"It's not fair!"

From the minute most kids learn how to talk, they adopt these three words as their childhood mantra. Toddlers complain about the unfairness of sharing toys with their brothers or sisters, the unfairness of having to eat vegetables, the unfairness of having to wear pants, and so on and so on. But as it turns out, kids are not just worried about fairness as it affects them, but also about doling out fairness for others. In fact, when an injustice occurs, whether it's to them or to someone else, toddlers care more about making amends for the wrongdoing then punishing the culprit.

A new study, published in the journal Current Biology, found that toddlers are surprisingly empathetic, caring just as much when they've been wronged as when someone else has been. That may surprise anyone who has ever watched a toddler playdate in action and witnessed the fighting over toys that frequently occurs. But when a toy is unjustly snatched out of the hands of one toddler, it's not unusual for the others to respond in protest.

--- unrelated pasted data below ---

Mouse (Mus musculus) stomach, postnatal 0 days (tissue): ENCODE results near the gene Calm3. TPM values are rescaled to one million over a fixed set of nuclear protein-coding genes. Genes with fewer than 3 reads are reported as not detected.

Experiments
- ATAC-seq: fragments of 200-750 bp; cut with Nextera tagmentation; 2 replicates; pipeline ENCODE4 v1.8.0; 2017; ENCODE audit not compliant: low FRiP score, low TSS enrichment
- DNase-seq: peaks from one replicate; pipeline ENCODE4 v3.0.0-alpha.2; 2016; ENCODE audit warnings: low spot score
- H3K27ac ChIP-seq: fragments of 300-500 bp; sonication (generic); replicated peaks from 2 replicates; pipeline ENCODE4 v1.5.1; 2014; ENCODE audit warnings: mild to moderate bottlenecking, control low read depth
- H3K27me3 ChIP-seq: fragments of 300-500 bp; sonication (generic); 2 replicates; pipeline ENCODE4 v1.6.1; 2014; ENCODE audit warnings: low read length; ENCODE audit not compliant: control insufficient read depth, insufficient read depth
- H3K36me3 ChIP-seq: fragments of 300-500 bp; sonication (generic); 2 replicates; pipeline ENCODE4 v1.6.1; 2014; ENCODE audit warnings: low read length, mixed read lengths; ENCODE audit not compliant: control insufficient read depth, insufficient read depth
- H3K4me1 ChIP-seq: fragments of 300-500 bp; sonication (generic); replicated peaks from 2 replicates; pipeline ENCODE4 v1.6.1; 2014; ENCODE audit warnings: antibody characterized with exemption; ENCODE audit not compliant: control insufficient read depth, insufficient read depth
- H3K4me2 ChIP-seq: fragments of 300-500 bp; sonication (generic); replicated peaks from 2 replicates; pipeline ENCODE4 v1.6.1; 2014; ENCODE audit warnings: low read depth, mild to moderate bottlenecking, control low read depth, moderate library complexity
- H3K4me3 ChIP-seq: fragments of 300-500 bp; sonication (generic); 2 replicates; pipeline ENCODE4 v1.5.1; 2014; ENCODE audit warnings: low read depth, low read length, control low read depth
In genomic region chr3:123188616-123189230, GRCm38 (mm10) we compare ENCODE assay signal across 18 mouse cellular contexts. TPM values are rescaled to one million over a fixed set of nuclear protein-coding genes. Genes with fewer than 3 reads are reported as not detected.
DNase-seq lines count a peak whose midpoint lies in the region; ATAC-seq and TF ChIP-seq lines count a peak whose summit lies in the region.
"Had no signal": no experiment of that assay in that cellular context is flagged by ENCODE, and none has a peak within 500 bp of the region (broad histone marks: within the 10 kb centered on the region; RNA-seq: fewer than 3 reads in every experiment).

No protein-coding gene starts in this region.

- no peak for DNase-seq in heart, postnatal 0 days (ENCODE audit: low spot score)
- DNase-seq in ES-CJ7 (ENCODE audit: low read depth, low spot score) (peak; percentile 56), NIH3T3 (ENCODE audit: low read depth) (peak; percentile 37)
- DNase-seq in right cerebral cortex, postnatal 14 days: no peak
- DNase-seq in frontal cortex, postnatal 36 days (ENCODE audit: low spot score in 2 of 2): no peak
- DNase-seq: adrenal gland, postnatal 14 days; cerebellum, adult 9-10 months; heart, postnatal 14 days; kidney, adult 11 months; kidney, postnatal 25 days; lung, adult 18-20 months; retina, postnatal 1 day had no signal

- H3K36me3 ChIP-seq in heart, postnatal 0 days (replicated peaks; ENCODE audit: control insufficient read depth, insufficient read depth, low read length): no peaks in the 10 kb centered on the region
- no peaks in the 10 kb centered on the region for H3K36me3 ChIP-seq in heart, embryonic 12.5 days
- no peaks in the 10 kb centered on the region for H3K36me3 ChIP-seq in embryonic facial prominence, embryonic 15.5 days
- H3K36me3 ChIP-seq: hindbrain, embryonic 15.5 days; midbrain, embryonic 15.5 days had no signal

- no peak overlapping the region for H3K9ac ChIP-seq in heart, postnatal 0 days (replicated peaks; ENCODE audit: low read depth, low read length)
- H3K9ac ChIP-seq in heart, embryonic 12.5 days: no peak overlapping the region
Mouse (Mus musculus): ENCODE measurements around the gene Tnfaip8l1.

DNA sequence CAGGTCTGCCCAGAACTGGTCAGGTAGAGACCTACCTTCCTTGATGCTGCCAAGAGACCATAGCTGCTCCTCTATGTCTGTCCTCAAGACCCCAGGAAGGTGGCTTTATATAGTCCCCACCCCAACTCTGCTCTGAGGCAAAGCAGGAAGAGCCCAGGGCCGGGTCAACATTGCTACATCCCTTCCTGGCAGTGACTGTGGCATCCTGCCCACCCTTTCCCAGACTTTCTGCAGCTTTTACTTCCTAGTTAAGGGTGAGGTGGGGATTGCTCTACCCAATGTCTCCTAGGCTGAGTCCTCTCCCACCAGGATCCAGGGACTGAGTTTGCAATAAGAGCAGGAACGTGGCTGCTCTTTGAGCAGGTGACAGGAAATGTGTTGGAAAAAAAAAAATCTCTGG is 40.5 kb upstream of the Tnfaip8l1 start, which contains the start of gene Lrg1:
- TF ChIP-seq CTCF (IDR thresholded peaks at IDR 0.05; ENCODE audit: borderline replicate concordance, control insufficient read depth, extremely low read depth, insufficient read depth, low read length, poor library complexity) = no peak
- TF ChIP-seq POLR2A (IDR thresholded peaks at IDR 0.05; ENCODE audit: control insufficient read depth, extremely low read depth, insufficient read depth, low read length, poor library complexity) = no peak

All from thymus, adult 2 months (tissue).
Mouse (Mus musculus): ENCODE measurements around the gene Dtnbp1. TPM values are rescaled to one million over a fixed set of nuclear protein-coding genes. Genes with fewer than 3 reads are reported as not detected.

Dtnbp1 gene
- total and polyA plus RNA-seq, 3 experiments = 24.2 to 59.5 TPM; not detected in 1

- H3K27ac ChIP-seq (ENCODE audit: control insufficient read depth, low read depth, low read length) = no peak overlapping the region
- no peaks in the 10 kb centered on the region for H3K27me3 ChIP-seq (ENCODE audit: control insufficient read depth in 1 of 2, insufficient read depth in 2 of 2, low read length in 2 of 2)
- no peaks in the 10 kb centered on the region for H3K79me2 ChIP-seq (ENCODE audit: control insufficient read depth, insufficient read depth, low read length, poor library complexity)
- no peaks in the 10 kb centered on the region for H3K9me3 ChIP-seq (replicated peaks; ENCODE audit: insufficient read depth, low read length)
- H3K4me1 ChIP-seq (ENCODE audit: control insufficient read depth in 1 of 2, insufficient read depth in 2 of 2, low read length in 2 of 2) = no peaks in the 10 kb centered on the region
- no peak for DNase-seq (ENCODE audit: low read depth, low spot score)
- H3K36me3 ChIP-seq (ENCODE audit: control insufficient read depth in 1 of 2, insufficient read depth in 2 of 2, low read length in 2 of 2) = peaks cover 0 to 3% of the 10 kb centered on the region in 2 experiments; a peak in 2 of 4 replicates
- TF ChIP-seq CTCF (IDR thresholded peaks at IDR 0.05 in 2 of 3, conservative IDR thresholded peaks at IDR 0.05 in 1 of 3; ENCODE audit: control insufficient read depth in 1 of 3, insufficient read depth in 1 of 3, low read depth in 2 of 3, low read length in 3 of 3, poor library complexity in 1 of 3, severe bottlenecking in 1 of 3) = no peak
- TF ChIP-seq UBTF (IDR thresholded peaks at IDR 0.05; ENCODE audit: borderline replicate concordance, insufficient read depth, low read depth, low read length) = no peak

Here's what happened during the study when toddlers between the ages of 3 and 5 years old watched a puppet show in which one of the puppets was a thief. In one scenario, the thieving puppet stole a toy or a cookie from either another puppet or a child and kept it. In another, the thief stole the prize and gave it to someone else. Researchers found that the kids were just as upset when the toy or cookie was stolen from them as they were when it was stolen from one of the puppets. And when they were given the opportunity to remedy the situation, they chose only to return the item to the victim rather than to punish the thief. 

The study suggests that from a young age, toddlers have a refined sense of restorative justice — or the desire to right a wrong — as opposed to retributive justice, which focuses on punishing wrongdoers. The fundamental basis for their actions was empathy with the victim.

“It appears that a sense of justice centered on harm caused to victims emerges early in childhood,” the researchers said in a news release.

So how does that translate to parenting? When talking to toddlers about issues involving right and wrong, it will mean more to kids at this age if you focus on the negative consequences of their actions rather than the potential punishment. 

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